ROMEO: Switch and spurs, switch and spurs; or I'll cry a match.

MERCUTIO: Nay, if thy wits run the wild-goose chase, I have
	done, for thou hast more of the wild-goose in one of
	thy wits than, I am sure, I have in my whole five:
	was I with you there for the goose?

ROMEO: Thou wast never with me for any thing when thou wast
	not there for the goose.

MERCUTIO: I will bite thee by the ear for that jest.

ROMEO: Nay, good goose, bite not.

MERCUTIO: Thy wit is a very bitter sweeting; it is a most
	sharp sauce.

ROMEO: And is it not well served in to a sweet goose?

MERCUTIO: O here's a wit of cheveril, that stretches from an
	inch narrow to an ell broad!

ROMEO: I stretch it out for that word 'broad;' which added
	to the goose, proves thee far and wide a broad goose.

MERCUTIO: Why, is not this better now than groaning for love?
	now art thou sociable, now art thou Romeo; now art
	thou what thou art, by art as well as by nature:
	for this drivelling love is like a great natural,
	that runs lolling up and down to hide his bauble in a hole.

BENVOLIO: Stop there, stop there.

MERCUTIO: Thou desirest me to stop in my tale against the hair.

BENVOLIO: Thou wouldst else have made thy tale large.

MERCUTIO: O, thou art deceived; I would have made it short:
	for I was come to the whole depth of my tale; and
	meant, indeed, to occupy the argument no longer.

ROMEO: Here's goodly gear!

	[Enter Nurse and PETER]

MERCUTIO: A sail, a sail!

BENVOLIO: Two, two; a shirt and a smock.

Nurse: Peter!

PETER: Anon!

Nurse: My fan, Peter.

MERCUTIO: Good Peter, to hide her face; for her fan's the
	fairer face.

Nurse: God ye good morrow, gentlemen.

MERCUTIO: God ye good den, fair gentlewoman.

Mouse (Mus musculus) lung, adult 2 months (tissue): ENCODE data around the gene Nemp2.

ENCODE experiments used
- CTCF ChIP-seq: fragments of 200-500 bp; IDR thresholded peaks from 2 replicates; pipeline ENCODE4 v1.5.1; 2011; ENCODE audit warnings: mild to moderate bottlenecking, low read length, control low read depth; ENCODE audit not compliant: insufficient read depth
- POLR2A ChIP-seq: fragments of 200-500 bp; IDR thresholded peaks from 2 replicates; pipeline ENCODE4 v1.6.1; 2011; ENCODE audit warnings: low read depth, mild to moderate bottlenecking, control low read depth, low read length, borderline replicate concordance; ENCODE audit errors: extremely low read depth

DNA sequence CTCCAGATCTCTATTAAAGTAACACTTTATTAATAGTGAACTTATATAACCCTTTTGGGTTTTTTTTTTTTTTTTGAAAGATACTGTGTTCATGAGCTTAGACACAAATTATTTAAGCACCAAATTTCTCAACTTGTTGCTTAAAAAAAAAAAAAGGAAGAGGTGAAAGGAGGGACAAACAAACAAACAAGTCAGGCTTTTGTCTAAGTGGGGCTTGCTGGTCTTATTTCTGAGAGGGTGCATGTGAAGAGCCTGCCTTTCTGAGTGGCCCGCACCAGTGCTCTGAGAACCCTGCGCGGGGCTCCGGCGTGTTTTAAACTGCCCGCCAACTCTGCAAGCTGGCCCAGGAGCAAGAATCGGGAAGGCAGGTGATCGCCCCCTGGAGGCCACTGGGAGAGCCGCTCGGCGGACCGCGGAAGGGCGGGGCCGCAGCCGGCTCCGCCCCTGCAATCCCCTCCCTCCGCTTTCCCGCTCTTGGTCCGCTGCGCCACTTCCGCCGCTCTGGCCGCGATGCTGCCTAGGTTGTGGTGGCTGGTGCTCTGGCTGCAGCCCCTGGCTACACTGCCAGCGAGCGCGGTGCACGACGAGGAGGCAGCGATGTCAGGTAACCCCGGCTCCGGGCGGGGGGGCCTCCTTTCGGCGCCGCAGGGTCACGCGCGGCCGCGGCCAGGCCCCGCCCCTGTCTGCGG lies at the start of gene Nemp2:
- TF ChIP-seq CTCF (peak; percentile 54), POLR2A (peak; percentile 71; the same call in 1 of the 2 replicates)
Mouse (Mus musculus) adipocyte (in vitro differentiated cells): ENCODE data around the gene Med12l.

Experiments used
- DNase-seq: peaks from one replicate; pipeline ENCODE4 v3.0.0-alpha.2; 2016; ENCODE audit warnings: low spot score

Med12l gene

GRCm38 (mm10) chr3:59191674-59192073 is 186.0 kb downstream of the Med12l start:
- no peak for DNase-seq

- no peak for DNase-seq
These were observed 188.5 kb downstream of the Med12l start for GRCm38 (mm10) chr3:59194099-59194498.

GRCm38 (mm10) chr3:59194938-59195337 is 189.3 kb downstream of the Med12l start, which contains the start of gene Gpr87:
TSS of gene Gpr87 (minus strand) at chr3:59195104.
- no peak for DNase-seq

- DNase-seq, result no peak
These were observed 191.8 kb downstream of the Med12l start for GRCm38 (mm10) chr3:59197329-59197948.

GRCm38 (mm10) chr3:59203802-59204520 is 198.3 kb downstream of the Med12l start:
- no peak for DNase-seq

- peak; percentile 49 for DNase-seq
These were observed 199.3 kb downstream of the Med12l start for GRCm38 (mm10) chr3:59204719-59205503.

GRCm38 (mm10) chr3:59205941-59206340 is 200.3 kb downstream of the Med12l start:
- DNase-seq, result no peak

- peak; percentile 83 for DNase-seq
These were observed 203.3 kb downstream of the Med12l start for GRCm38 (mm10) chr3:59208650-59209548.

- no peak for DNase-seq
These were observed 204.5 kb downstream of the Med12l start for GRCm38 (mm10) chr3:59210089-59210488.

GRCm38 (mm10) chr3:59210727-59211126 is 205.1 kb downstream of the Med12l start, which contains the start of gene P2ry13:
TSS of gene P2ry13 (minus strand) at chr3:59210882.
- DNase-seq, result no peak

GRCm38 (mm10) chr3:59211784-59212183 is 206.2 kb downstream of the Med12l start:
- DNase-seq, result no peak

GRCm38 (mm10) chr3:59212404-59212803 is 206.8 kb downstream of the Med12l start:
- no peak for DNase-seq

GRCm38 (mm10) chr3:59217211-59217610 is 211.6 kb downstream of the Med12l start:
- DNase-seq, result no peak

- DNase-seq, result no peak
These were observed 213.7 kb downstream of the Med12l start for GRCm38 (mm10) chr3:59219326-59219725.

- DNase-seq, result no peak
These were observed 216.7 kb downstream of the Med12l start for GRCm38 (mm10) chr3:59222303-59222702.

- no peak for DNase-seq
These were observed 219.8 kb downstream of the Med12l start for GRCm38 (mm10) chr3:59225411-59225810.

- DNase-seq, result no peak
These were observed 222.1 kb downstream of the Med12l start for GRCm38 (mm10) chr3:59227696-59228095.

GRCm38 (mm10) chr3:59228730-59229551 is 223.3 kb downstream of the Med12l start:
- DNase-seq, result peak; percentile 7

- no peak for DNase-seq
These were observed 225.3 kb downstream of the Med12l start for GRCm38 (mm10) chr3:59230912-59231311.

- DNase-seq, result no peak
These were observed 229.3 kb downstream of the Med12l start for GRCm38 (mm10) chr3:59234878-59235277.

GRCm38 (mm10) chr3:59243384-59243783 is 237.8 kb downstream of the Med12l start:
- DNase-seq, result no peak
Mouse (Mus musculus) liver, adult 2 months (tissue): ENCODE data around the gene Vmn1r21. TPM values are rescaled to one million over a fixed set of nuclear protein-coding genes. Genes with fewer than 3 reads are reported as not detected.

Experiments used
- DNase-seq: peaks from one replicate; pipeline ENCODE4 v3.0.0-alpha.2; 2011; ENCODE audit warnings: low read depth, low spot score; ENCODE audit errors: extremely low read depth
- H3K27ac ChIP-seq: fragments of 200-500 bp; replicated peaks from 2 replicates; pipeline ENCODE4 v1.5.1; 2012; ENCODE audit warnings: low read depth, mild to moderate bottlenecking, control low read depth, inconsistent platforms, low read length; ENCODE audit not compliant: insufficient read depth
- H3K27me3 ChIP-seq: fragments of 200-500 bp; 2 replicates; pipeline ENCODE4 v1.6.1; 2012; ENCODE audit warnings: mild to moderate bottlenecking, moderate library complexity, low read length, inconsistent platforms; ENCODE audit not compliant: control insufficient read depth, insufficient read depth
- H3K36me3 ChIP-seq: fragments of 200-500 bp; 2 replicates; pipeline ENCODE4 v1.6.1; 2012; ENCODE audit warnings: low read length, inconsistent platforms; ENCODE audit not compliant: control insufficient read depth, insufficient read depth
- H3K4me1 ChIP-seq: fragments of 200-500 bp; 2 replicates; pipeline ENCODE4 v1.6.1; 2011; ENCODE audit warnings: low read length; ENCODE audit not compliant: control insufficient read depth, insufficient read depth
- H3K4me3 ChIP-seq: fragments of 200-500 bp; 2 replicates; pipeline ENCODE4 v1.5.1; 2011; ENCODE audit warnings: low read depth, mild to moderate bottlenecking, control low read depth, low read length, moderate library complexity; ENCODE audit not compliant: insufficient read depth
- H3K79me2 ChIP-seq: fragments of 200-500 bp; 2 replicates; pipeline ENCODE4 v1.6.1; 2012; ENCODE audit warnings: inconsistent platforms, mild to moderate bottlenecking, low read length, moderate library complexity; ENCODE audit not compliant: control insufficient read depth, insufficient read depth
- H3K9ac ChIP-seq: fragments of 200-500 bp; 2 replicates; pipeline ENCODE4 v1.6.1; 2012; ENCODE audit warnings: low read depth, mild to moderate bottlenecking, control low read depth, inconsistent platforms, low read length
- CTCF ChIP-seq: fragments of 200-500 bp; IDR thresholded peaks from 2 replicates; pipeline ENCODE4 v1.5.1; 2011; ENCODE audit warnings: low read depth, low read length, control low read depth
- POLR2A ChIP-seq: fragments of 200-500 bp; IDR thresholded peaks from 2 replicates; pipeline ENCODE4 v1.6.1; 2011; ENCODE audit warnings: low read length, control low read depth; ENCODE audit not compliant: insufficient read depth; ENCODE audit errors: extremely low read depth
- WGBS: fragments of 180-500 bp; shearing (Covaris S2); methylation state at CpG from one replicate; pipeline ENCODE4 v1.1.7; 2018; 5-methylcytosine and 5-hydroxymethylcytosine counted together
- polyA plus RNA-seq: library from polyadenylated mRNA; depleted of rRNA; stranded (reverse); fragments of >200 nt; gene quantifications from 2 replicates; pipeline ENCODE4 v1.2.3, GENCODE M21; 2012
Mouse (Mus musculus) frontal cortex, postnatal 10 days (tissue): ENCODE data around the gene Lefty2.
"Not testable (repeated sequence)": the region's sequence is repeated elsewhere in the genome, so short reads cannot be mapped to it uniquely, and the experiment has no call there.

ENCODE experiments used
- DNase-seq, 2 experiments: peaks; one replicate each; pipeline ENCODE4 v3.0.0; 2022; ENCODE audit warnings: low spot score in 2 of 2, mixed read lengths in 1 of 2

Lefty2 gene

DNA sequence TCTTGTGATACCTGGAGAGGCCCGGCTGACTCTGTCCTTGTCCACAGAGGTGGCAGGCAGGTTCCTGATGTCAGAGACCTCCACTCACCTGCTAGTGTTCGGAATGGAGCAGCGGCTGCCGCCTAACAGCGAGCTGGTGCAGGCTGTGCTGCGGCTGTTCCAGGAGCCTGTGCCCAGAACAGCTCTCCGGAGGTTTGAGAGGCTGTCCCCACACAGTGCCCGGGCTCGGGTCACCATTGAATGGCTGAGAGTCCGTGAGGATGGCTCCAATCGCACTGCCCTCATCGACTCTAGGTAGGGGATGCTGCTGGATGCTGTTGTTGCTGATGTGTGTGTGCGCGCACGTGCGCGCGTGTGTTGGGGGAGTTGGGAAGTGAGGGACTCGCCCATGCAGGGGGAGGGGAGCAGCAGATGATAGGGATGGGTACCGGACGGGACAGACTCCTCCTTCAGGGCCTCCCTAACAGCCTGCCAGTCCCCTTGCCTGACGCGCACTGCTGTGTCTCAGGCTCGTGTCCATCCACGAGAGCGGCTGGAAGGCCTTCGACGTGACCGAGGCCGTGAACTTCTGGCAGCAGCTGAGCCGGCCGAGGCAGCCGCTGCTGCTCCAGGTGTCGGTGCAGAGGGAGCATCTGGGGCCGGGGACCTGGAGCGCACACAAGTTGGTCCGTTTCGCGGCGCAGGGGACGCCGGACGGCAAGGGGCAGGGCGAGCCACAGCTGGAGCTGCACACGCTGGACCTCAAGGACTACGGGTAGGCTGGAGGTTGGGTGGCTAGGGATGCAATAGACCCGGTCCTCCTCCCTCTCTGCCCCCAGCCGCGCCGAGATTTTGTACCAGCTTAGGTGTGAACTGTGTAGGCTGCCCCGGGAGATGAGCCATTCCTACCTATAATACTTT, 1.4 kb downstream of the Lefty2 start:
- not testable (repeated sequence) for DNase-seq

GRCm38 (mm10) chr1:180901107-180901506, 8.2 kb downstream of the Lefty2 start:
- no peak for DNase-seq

Nurse: Is it good den?

MERCUTIO: 'Tis no less, I tell you, for the bawdy hand of the
	dial is now upon the prick of noon.

Nurse: Out upon you! what a man are you!

ROMEO: One, gentlewoman, that God hath made for himself to
	mar.

Nurse: By my troth, it is well said; 'for himself to mar,'
	quoth a'? Gentlemen, can any of you tell me where I
	may find the young Romeo?

ROMEO: I can tell you; but young Romeo will be older when
	you have found him than he was when you sought him:
	I am the youngest of that name, for fault of a worse.

Nurse: You say well.

MERCUTIO: Yea, is the worst well? very well took, i' faith;
	wisely, wisely.

Nurse: if you be he, sir, I desire some confidence with
	you.

BENVOLIO: She will indite him to some supper.

MERCUTIO: A bawd, a bawd, a bawd! so ho!

ROMEO: What hast thou found?

MERCUTIO: No hare, sir; unless a hare, sir, in a lenten pie,
	that is something stale and hoar ere it be spent.

	[Sings]

	An old hare hoar,
	And an old hare hoar,
	Is very good meat in lent
	But a hare that is hoar
	Is too much for a score,
	When it hoars ere it be spent.
	Romeo, will you come to your father's? we'll
	to dinner, thither.

ROMEO: I will follow you.

MERCUTIO: Farewell, ancient lady; farewell,

	[Singing]

	'lady, lady, lady.'

	[Exeunt MERCUTIO and BENVOLIO]

Nurse: Marry, farewell! I pray you, sir, what saucy
	merchant was this, that was so full of his ropery?

ROMEO: A gentleman, nurse, that loves to hear himself talk,
	and will speak more in a minute than he will stand